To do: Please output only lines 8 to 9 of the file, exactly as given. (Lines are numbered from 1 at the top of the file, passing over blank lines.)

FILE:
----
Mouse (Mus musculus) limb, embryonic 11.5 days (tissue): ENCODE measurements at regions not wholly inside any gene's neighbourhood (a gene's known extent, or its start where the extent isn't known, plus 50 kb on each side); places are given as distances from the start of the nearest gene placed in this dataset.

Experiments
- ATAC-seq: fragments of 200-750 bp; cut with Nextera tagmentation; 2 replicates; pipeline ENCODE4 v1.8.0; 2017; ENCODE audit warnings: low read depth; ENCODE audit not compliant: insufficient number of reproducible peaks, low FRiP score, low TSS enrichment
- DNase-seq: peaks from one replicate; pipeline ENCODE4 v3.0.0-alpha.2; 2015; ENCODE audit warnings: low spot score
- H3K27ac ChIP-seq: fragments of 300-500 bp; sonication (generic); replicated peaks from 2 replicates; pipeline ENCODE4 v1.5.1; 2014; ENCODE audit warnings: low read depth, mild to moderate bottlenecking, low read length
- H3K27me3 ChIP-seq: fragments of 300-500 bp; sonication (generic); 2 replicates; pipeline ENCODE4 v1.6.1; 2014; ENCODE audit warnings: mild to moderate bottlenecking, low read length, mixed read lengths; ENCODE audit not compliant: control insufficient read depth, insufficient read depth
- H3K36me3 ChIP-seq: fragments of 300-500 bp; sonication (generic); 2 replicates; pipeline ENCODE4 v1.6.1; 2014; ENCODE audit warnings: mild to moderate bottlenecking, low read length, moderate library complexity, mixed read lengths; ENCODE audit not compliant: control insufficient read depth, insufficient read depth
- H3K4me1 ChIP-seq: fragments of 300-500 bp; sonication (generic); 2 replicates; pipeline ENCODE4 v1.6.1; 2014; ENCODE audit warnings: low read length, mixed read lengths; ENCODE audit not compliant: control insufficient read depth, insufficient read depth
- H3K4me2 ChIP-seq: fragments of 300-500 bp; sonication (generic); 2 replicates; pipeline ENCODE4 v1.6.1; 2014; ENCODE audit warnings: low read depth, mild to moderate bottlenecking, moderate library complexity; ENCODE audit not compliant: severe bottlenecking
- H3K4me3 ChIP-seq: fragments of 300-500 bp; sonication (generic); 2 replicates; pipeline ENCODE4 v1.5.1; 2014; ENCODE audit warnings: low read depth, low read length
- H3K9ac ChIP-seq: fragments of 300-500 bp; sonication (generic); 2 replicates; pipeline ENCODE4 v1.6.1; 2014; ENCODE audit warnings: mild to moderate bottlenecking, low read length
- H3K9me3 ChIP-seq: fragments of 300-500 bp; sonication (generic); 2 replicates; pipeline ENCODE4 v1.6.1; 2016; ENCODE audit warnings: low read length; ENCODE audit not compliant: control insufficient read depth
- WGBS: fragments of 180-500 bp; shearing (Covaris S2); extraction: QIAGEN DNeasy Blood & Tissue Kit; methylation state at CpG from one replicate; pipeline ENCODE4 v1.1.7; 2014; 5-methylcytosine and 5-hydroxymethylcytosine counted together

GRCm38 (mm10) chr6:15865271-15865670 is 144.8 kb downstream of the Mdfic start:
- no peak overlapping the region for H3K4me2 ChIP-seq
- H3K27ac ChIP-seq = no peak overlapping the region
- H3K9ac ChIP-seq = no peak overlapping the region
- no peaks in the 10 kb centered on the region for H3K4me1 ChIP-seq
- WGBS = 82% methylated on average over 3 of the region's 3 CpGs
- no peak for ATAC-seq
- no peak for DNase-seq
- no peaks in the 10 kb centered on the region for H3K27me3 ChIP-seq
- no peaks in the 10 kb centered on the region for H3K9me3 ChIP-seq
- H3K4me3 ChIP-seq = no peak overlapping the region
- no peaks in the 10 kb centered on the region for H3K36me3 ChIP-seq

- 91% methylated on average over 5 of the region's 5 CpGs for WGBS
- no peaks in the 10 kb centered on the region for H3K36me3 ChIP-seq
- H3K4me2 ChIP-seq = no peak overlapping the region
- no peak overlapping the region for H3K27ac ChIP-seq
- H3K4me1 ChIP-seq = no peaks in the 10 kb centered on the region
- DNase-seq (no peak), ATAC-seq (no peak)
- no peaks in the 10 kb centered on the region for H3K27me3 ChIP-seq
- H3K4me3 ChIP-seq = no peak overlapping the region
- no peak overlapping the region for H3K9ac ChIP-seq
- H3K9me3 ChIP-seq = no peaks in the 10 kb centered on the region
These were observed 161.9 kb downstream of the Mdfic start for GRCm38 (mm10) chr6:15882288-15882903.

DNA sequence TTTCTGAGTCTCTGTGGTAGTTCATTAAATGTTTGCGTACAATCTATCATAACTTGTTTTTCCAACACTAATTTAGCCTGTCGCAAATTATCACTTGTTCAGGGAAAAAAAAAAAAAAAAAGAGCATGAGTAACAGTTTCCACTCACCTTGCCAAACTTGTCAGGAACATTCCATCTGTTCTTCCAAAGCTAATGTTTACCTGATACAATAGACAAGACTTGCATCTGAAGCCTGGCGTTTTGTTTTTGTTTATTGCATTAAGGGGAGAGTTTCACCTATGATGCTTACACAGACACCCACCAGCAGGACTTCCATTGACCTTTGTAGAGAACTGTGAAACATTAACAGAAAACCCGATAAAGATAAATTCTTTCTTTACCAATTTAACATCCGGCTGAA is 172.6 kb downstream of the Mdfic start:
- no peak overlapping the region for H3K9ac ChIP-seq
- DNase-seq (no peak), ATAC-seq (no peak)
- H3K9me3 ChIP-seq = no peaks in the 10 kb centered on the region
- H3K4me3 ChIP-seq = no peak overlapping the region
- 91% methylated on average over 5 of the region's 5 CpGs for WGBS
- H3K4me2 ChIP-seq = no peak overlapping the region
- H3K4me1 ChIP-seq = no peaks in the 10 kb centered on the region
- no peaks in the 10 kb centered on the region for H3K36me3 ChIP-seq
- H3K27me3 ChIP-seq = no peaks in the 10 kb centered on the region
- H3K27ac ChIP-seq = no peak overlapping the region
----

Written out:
- H3K4me1 ChIP-seq: fragments of 300-500 bp; sonication (generic); 2 replicates; pipeline ENCODE4 v1.6.1; 2014; ENCODE audit warnings: low read length, mixed read lengths; ENCODE audit not compliant: control insufficient read depth, insufficient read depth
- H3K4me2 ChIP-seq: fragments of 300-500 bp; sonication (generic); 2 replicates; pipeline ENCODE4 v1.6.1; 2014; ENCODE audit warnings: low read depth, mild to moderate bottlenecking, moderate library complexity; ENCODE audit not compliant: severe bottlenecking